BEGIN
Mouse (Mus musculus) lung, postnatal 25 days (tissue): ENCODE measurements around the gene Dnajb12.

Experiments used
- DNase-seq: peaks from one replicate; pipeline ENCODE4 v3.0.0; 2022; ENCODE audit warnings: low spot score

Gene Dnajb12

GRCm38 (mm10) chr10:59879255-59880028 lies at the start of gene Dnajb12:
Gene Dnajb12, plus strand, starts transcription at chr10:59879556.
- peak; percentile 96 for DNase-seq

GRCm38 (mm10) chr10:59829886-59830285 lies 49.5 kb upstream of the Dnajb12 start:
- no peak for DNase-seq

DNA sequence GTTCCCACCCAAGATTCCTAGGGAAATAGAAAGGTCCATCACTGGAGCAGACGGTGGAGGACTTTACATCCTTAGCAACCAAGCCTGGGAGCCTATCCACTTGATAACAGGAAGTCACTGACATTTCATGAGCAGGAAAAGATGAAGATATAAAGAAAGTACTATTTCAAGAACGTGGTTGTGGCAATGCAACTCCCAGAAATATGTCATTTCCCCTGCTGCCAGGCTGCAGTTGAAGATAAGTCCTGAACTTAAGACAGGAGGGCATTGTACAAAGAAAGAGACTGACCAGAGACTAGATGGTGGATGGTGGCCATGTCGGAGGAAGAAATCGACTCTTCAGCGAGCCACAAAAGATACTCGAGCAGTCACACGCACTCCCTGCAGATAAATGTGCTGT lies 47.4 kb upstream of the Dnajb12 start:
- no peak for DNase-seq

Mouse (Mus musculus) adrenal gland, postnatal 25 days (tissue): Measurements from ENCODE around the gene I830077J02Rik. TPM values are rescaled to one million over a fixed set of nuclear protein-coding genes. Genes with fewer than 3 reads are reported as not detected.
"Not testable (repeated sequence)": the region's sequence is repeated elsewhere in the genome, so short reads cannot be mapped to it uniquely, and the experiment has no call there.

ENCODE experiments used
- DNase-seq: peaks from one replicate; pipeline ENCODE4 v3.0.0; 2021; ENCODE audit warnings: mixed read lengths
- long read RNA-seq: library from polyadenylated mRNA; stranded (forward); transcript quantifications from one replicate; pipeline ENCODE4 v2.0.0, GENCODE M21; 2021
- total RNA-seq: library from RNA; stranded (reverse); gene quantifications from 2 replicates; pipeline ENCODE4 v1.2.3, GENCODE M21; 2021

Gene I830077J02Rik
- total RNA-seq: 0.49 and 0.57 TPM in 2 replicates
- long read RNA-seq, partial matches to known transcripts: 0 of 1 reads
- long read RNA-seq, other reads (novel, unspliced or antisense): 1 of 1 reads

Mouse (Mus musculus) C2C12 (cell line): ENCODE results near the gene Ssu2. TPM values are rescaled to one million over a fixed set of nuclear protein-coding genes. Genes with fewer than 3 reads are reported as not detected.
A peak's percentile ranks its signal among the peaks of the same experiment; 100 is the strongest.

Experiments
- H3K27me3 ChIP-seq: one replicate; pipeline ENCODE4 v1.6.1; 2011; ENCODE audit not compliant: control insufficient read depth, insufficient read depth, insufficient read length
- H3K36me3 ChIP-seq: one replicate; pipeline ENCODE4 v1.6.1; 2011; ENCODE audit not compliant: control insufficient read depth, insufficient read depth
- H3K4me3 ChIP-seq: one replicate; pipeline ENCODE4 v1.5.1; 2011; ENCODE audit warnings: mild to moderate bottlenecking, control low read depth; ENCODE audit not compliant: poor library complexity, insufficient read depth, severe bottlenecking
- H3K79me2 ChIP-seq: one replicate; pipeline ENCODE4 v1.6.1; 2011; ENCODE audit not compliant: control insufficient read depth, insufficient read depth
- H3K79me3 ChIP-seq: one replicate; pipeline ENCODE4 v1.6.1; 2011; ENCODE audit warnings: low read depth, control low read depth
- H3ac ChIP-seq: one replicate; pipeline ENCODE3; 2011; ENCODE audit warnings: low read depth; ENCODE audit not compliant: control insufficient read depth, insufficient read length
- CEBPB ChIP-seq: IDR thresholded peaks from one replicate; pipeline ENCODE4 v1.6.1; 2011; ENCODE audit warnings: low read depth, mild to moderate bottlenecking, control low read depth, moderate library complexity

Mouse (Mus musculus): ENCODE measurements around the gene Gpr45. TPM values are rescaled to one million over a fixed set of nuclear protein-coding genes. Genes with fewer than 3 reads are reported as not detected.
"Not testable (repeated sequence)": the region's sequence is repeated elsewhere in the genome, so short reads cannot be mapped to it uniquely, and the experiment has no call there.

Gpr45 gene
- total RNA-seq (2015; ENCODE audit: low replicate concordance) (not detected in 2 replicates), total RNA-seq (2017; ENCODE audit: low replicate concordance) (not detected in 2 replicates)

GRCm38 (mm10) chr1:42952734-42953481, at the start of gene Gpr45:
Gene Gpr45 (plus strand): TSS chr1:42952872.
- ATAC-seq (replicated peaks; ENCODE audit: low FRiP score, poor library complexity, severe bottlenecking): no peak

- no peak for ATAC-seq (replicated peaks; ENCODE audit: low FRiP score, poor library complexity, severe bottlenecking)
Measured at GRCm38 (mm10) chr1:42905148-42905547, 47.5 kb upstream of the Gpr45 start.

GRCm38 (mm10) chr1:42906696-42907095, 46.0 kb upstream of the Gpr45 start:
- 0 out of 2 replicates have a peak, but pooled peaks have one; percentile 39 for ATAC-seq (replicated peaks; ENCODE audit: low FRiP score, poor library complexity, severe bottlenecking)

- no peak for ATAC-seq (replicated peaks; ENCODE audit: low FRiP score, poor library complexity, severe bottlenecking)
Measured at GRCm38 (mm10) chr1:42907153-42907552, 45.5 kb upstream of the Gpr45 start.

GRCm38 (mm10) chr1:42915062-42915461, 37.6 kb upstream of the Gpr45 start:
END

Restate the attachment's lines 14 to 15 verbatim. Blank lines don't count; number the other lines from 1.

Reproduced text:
ENCODE experiments used
- DNase-seq: peaks from one replicate; pipeline ENCODE4 v3.0.0; 2021; ENCODE audit warnings: mixed read lengths